37.I AM NO CRANE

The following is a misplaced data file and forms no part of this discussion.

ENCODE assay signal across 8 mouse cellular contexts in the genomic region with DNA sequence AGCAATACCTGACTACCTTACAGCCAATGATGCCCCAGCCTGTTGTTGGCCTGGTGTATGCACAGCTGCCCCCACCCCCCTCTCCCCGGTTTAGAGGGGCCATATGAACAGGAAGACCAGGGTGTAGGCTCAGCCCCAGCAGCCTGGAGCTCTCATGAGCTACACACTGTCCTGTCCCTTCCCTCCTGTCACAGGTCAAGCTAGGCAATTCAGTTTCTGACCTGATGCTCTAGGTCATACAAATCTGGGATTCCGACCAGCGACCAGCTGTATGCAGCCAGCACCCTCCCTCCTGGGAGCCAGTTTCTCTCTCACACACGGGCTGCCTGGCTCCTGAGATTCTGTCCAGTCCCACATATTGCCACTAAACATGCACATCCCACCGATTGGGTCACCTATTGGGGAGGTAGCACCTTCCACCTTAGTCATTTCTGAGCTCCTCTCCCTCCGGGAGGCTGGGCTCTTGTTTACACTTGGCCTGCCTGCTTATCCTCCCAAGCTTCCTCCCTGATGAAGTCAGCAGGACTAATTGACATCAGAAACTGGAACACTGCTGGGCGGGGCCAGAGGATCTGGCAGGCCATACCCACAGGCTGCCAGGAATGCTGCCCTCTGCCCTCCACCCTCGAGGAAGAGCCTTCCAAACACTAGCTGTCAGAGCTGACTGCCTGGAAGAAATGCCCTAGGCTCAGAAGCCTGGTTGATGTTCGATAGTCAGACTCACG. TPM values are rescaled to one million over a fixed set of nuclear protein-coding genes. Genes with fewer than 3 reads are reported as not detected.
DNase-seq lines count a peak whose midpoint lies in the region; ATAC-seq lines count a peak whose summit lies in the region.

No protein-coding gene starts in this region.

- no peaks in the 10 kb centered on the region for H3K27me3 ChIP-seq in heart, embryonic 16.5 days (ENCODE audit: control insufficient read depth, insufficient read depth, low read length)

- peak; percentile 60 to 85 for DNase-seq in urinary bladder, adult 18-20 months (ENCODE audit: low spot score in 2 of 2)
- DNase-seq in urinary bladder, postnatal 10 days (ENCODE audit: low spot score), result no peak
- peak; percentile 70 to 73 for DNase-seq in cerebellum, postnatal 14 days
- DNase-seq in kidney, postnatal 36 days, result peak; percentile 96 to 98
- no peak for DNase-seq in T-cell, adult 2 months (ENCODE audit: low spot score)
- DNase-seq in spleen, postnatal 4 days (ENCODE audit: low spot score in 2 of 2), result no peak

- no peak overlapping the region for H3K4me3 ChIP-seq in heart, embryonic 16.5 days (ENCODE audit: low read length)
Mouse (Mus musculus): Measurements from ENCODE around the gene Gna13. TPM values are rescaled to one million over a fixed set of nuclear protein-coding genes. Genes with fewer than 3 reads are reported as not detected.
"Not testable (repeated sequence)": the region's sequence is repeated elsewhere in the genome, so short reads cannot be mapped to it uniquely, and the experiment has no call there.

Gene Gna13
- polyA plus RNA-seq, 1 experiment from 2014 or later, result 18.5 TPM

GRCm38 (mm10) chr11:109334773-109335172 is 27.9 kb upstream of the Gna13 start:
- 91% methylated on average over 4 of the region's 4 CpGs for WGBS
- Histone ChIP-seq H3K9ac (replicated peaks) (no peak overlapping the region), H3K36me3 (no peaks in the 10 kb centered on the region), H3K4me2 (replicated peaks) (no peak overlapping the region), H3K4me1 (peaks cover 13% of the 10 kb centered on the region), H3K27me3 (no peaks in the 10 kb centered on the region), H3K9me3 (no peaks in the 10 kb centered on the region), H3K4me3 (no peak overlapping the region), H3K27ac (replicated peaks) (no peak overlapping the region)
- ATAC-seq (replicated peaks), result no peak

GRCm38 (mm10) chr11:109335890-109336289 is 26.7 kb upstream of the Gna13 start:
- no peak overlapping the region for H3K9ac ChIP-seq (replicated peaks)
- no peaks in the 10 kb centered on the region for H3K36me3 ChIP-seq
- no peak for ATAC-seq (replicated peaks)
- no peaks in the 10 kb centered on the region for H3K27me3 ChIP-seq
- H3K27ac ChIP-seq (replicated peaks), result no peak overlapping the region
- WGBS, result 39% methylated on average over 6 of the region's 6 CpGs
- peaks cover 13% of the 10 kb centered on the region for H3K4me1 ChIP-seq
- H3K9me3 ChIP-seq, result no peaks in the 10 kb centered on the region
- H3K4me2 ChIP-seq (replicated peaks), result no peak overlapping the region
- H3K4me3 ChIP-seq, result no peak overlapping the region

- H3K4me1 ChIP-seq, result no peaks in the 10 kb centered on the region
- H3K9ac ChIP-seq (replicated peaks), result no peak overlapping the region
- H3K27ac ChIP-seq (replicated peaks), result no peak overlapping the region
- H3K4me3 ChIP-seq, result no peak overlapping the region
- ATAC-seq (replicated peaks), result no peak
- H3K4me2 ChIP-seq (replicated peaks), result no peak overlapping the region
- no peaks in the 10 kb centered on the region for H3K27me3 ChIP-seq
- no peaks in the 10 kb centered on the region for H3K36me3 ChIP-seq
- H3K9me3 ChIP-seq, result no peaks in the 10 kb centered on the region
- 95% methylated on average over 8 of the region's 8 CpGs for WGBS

ONCE the sage Markandeya came to see the Pandavas. Yudhishthira happened to talk of the virtues of the fair sex and said: "What greater wonder is there in this world than the patience and the chastity of woman? She gives birth to a child after cherishing it in her womb as dearer than life itself. She brings it into the world inpain and anxiety and thence forward her one thought is for its health and happiness. Large hearted and forgiving, a woman forgives and continues to love even a wicked husband who neglects and hates and subjects her to all sorts of miseries. How strange!" Hearing this Markandeya told him a sacred story. There was once a brahmana, named Kausika who observed his vow of brahmacharya. with great steadfastness and devotion. One day, he sat under a tree reciting the Vedas. A crane, perched on the top of the tree, defiled his head with its droppings. He looked up at it, and his angry look killed the bird and it fell down dead. The brahmana was pained when he saw the dead bird lying on the ground. How frightful it would be if wishes fulfilled themselves, if each hasty or angry wish took effect at once! How much there would be to regret or repent afterwards! It is lucky for us that wishes depend onoutward circumstances for accomplishment, since that saves us from much sin and sorrow. Kausika sorrowed that the evil thought that passed in his mind in a moment of anger had killed an innocent bird. Some time later, he went as usual to beg alms. He stood before the door of a house to receive his dole. The housewife was cleansing utensils at that time. Kausika waited in the hope that she would attend to him after her work was over. In the meantime the master of the house returned, tired and hungry, and the wife had to attend to his wants, wash and dry his feet and serve him with food.